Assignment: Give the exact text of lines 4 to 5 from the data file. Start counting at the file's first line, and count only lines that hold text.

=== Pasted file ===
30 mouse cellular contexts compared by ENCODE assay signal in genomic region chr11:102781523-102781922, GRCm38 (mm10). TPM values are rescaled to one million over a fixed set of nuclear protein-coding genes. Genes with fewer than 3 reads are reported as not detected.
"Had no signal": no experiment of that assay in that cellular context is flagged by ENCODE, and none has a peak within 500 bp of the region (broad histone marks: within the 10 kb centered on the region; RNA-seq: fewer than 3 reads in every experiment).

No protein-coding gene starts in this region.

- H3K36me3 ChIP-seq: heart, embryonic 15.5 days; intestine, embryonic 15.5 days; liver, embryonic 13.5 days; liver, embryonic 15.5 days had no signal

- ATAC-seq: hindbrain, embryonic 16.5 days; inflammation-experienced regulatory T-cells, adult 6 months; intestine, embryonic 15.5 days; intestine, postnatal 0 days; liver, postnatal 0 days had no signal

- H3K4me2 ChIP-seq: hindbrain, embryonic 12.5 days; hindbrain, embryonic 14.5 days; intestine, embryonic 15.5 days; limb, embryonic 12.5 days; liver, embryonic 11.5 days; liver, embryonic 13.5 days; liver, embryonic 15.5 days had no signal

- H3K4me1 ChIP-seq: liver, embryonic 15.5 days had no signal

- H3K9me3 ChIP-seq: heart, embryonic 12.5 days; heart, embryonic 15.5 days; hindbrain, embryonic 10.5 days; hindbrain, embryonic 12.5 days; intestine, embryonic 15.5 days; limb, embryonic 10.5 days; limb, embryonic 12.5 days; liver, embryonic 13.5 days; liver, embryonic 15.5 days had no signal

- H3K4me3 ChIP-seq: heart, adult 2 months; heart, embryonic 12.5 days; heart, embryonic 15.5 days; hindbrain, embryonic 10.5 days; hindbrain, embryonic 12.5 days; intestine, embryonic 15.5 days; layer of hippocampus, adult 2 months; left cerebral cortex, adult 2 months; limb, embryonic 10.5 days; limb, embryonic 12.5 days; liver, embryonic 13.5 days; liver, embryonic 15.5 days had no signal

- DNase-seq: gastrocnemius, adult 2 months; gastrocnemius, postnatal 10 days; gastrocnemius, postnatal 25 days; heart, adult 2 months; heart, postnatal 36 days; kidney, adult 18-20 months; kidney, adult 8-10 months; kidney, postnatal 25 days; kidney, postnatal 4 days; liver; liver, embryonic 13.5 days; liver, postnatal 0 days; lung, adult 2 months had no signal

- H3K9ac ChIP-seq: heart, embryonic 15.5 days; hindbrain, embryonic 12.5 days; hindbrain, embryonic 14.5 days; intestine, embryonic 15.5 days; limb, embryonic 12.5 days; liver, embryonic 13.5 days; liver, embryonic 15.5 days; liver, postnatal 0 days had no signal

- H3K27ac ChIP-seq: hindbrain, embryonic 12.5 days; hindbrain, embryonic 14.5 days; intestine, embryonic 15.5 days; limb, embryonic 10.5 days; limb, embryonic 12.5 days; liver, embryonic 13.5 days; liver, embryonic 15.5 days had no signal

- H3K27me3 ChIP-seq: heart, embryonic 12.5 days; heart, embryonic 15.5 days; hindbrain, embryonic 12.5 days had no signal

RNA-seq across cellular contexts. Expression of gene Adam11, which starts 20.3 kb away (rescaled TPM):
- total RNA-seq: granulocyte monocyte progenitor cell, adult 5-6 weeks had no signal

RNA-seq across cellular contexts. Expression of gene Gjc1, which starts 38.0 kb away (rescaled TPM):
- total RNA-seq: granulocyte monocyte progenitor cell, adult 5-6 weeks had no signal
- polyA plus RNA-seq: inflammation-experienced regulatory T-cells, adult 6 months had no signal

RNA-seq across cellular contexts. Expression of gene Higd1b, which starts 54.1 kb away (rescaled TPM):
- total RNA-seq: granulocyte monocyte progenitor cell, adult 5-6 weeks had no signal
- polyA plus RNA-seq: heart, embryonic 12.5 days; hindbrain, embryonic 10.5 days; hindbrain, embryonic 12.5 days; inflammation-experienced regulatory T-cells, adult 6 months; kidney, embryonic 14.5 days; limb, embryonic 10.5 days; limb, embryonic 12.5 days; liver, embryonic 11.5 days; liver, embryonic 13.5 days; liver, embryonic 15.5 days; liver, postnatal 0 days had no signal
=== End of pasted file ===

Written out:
- H3K36me3 ChIP-seq: heart, embryonic 15.5 days; intestine, embryonic 15.5 days; liver, embryonic 13.5 days; liver, embryonic 15.5 days had no signal

- ATAC-seq: hindbrain, embryonic 16.5 days; inflammation-experienced regulatory T-cells, adult 6 months; intestine, embryonic 15.5 days; intestine, postnatal 0 days; liver, postnatal 0 days had no signal